Another venue known for its long lines is the Everything Else line to get into the Sails Pavilion in the mornings. These were significantly reduced from previous years because of the implementation of online lotteries for the big studio and Comic autographing sessions, as well as for the most popular exclusives retailers. The drawings that were held at the Sails in the morning were for other (less in demand) limited signings, and for panels at the Horton Grand Theatre. While those lines snaked outside of the convention center, security was tight, and no one was able to sneak in the back way. This was a big improvement from previous years where line-cutters entered the rear of the Convention Center/Sails from the waterfront side of the building.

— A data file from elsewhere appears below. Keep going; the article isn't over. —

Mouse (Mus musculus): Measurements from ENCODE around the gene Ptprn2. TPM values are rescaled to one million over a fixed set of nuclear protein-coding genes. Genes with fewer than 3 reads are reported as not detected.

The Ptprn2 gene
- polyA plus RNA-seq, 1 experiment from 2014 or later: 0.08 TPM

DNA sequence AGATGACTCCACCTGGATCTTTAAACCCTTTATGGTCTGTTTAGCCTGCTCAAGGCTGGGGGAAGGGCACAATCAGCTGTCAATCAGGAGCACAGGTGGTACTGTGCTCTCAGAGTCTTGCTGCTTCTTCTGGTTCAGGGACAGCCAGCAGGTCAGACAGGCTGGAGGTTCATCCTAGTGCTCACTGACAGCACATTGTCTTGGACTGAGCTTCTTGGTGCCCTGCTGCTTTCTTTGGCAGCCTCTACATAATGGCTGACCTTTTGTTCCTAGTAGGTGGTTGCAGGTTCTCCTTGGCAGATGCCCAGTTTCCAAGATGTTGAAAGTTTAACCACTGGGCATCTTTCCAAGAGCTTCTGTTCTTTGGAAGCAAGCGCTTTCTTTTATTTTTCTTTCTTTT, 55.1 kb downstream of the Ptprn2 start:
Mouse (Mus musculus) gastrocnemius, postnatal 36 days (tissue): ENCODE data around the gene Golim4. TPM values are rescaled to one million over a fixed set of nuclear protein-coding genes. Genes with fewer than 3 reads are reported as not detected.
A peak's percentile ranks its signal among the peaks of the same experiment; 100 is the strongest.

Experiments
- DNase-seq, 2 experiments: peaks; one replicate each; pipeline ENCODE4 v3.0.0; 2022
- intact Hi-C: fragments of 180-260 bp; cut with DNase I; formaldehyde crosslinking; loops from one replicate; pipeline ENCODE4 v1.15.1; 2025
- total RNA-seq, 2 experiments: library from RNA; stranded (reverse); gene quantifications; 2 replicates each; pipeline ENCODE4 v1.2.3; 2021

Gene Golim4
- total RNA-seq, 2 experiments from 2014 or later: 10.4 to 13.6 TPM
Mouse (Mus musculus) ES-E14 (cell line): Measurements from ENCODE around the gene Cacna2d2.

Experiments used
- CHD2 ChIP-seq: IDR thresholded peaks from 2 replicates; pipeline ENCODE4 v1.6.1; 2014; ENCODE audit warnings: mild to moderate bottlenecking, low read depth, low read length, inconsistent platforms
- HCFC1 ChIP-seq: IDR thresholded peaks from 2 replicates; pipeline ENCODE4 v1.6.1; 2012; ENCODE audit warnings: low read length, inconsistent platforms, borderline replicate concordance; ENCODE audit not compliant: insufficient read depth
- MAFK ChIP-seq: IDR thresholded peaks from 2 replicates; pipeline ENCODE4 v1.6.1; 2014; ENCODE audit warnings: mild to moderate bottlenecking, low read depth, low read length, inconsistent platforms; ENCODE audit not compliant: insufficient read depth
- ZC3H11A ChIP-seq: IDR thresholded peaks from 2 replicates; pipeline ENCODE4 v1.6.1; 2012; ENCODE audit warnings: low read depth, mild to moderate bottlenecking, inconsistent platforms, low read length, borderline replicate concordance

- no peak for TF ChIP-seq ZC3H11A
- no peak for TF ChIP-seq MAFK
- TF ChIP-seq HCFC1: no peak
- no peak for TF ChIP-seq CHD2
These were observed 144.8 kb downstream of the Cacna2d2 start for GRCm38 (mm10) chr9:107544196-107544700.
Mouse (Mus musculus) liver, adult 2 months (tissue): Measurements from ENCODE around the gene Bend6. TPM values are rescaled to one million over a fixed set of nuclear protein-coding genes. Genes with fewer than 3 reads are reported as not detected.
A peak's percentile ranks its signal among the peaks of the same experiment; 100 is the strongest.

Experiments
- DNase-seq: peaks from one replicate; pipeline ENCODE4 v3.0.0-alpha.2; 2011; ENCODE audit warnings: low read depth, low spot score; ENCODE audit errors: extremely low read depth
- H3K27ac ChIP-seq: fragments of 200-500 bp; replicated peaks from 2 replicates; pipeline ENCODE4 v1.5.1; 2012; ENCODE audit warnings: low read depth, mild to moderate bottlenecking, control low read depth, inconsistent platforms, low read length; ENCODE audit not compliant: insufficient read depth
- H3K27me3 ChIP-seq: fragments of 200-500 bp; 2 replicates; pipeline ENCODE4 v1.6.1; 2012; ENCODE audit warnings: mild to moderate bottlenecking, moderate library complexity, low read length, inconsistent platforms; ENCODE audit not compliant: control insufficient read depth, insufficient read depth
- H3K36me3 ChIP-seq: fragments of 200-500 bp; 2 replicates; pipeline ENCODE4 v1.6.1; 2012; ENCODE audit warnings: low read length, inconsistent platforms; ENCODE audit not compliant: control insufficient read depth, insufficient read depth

Lines on the Exhibit Floor were also reduced this year. Many exhibitors stated that CCI and the convention center management had come down hard on them, pushing to have each booth reduce lines that bled into the walkways. This was assisted by the online lotteries for the biggest exclusives booths (Funko, Hasbro, Lego, UCC). Other booths were more aggressive about chasing away attendees when lines were capped. The Vikings booth had attendees fill out a form to enter a virtual line, where they could walk away and then be texted when it was their turn to enter the booth. The Star Wars booth gave out tickets with return times to experience their replica cockpit of the Millennium Falcon. Booths that ignored the strictures faced consequences. Funimation was shut down by the Fire Marshall for excessive lines, and reopened the following morning with a lottery to enter the booth.